Relationship of Lifestyle, Exercise, and Nutrition With Glaucoma

Claudio I. Perez; Kuldev Singh; Shan Lin

Disclosures

Curr Opin Ophthalmol. 2019;30(2):82-88. 

In This Article

Conclusion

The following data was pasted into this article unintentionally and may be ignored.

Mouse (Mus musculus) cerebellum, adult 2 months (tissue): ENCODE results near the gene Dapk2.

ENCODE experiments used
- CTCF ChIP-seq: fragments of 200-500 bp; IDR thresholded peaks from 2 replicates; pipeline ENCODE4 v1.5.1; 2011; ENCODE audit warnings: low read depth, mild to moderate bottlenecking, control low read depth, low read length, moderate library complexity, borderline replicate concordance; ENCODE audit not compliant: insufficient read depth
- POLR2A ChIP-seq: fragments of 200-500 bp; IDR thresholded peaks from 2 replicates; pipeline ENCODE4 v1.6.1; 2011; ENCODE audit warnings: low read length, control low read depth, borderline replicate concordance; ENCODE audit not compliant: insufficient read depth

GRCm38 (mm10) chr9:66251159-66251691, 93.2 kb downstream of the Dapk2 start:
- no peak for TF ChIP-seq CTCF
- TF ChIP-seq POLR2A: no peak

Retrospective and cross-sectional population-based studies may sometimes provide hypotheses regarding risk factors for the development and progression of glaucomatous disease. These types of studies are very useful to detect a possible association, but require further investigation to prove a cause–effect relationship. As there are a few large prospective or randomized controlled trials with adequately long follow-up, it is difficult to draw important clinical correlations. Thus, further large prospective studies with long follow-up should be promoted. Clinicians should encourage patients to engage in healthy lifestyle habits that will improve not only general health but may also have benefits for eye health. As a general rule the extremes of intake or engagement are usually detrimental, as described the U-shaped curve related to some factors such as exercise and weight. A higher intake of foods/beverages with antioxidants can be promoted such as hot tea and green leafy vegetables; and it may be reasonable to suggest avoiding excessively high intake of oxidants such as iron. In appropriate cases such as progressive glaucoma even at low IOPs, we recommend discussing this type of evidence with patients and possibly incorporating their preferences but strong recommendations should not be made in the absence of sufficient evidence. This approach can help to improve the patient–physician relationship and perhaps positively influence the patient adherence to IOP-lowering medications, both of which will improve glaucoma care.

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